The Republic of Iraq belongs to the following international organizations: United Nations (UN); Arab League (AL); World Bank (WB); International Monetary Fund (IMF); International Atomic Energy Agency (IAEA); Nonaligned Movement (NAM); Organization of the Islamic Conference (OIC); Organization of Petroleum Exporting Countries (OPEC); Interpol; World Health Organization (WHO); G-19; G-77; Arab Bank for Economic Development in Africa (ABEDA); Arab Fund for Economic and Social Development (AFESD); Arab Monetary Fund (AMF); Council of Arab Economic Unity (CAEU); Food and Agriculture Organization (FAO); International Bank for Reconstruction and Development (IBRD); International Civil Aviation Organization (ICAO); International Community for Radionuclide Metrology (ICRM); International Development Association (IDA); International Development Bank (IDB); International Fund for Agricultural Development (IFAD); International Finance Corporation (IFC); International Federation of Red Cross and Red Crescent Societies (IFRCS); International Labor Organization (ILO); International Maritime Organization (IMO); Intergovernmental Oceanographic Commission (IOC); International Organization for Standardization (ISO); International Telecommunication Union (ITU); Organization of Arab Petroleum Exporting Countries (OAPEC); United Nations Conference on Trade and Development (UNCTAD); United Nations Education, Scientific, and Cultural Organization (UNESCO); United Nations Industrial Development Organization (UNIDO); Universal Postal Union (UPU); World Customs Organization (WCO); World Federation of Trade Unions (WFTU); World Intellectual Property Organization (WIPO); World Meteorological Organization (WMO); World Trade Organization (WTO) observer.
The focus of United States policy in Iraq remains on helping the Iraqi people build a constitutional, representative government that respects the rights of all Iraqis and has security forces capable of maintaining order and preventing the country from becoming a safe haven for terrorists and foreign fighters. The ultimate goal is an Iraq that is peaceful, united, stable, democratic, and secure, with institutions capable of providing just governance and security for all Iraqis and is an ally in the war against terrorism. U.S. forces remain in Iraq as part of the Multi-National Force-Iraq to assist the Government of Iraq in training its security forces, as well as to work in partnership with the Government of Iraq to combat forces that seek to derail Iraq's progression toward full democracy. The U.S. Government is carrying out a multibillion-dollar program to assist in the reconstruction of Iraq.
TRAVEL AND BUSINESS INFORMATION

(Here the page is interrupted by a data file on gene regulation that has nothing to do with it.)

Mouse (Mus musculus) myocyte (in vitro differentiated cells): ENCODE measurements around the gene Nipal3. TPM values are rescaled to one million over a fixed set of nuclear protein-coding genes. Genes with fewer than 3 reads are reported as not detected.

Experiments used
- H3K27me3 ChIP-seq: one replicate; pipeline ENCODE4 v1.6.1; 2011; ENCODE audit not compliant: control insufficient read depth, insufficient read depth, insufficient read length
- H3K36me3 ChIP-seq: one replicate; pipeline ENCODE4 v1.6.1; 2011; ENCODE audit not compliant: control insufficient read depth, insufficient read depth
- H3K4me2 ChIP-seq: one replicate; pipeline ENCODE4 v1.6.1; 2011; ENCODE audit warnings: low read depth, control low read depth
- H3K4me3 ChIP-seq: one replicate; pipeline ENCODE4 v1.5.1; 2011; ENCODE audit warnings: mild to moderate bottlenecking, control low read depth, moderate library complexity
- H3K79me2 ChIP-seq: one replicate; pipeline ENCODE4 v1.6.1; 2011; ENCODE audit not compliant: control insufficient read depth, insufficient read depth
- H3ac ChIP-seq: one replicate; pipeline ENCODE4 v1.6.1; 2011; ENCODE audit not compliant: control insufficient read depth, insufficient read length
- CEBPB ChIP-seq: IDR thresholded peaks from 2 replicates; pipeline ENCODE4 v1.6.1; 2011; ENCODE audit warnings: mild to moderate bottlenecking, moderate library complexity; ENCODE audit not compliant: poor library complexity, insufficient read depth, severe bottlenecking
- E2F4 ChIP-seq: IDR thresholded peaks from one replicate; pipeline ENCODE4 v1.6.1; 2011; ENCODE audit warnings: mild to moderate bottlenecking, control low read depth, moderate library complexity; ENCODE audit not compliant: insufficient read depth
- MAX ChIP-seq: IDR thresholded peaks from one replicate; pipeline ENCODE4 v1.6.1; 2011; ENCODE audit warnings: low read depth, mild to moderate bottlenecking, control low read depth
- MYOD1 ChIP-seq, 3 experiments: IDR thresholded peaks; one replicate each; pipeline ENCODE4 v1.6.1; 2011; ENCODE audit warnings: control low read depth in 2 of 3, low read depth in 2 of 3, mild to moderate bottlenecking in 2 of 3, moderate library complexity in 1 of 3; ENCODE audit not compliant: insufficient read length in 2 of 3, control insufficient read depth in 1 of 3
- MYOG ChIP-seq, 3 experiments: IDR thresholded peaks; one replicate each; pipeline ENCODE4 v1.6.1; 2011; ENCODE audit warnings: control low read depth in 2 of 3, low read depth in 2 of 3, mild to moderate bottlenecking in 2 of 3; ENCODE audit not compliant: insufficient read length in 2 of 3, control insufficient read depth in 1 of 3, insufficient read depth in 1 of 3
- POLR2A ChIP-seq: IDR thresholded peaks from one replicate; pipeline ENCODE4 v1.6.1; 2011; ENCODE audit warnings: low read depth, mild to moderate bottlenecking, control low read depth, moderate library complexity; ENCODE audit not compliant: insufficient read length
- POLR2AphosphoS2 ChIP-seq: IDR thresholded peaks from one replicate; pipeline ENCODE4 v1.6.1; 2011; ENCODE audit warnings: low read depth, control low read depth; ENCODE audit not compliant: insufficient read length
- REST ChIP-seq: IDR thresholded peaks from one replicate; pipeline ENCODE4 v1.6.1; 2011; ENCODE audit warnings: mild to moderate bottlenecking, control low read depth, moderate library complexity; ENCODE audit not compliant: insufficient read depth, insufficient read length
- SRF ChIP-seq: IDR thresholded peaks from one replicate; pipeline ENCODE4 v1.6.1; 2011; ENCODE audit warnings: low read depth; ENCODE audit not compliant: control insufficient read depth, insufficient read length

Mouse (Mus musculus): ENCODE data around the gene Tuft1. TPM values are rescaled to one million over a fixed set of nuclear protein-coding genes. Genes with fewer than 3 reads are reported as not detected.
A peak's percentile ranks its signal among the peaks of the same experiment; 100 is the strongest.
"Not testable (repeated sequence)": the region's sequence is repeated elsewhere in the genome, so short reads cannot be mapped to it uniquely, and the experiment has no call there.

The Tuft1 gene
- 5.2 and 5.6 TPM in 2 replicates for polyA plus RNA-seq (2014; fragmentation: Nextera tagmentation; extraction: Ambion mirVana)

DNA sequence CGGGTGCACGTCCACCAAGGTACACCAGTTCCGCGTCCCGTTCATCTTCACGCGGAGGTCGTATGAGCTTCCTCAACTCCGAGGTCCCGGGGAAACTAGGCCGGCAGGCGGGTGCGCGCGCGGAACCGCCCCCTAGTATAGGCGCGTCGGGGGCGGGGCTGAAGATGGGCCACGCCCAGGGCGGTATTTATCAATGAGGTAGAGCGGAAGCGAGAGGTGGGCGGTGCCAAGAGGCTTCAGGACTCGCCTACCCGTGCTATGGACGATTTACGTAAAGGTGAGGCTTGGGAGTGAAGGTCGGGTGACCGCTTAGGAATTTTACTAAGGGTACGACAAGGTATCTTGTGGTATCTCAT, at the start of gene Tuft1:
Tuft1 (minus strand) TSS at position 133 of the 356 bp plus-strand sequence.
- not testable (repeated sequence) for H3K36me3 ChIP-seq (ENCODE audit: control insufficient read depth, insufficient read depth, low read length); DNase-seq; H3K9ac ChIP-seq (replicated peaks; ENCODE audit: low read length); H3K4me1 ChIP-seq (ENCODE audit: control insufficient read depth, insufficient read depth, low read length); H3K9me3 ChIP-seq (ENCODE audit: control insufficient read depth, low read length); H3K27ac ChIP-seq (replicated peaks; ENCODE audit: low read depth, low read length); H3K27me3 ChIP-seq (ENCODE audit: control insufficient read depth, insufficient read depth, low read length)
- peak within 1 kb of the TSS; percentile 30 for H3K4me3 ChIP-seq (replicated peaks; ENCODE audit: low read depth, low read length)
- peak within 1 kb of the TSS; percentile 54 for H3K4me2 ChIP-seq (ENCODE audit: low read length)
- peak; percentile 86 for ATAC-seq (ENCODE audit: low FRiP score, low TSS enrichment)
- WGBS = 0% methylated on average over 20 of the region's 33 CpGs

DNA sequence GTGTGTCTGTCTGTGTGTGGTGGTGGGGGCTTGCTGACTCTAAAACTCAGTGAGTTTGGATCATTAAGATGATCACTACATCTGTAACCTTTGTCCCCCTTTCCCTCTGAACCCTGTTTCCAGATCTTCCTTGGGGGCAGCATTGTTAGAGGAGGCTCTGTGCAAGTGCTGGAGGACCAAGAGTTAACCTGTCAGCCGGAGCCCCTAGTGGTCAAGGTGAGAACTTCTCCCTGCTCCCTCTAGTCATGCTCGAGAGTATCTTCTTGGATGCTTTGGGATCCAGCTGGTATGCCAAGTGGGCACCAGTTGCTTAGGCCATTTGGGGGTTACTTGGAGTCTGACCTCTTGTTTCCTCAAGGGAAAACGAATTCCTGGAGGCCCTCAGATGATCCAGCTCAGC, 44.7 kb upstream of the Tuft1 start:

For the latest security information, Americans living and traveling abroad should regularly monitor the Department's Bureau of Consular Affairs Internet web site at http://www.travel.state.gov, where the current Worldwide Caution, Public Announcements, and Travel Warnings can be found. Consular Affairs Publications, which contain information on obtaining passports and planning a safe trip abroad, are also available at http://www.travel.state.gov. For additional information on international travel, see http://www.usa.gov/Citizen/Topics/Travel/International.shtml.
The Department of State encourages all U.S citizens traveling or residing abroad to register via the State Department's travel registration website or at the nearest U.S. embassy or consulate abroad. Registration will make your presence and whereabouts known in case it is necessary to contact you in an emergency and will enable you to receive up-to-date information on security conditions.
Emergency information concerning Americans traveling abroad may be obtained by calling 1-888-407-4747 toll free in the U.S. and Canada or the regular toll line 1-202-501-4444 for callers outside the U.S. and Canada.
The National Passport Information Center (NPIC) is the U.S. Department of State's single, centralized public contact center for U.S. passport information. Telephone: 1-877-4USA-PPT (1-877-487-2778). Customer service representatives and operators for TDD/TTY are available Monday-Friday, 7:00 a.m. to 12:00 midnight, Eastern Time, excluding federal holidays.
Travelers can check the latest health information with the U.S. Centers for Disease Control and Prevention in Atlanta, Georgia. A hotline at 877-FYI-TRIP (877-394-8747) and a web site at http://www.cdc.gov/travel/index.htm give the most recent health advisories, immunization recommendations or requirements, and advice on food and drinking water safety for regions and countries. A booklet entitled "Health Information for International Travel" (HHS publication number CDC-95-8280) is available from the U.S. Government Printing Office, Washington, DC 20402, tel. (202) 512-1800.
Further Electronic Information
Export.gov provides a portal to all export-related assistance and market information offered by the federal government and provides trade leads, free export counseling, help with the export process, and more.STAT-USA/Internet, a service of the U.S. Department of Commerce, provides authoritative economic, business, and international trade information from the Federal government. The site includes current and historical trade-related releases, international market research, trade opportunities, and country analysis and provides access to the National Trade Data Bank.
Revised: Jun. 2007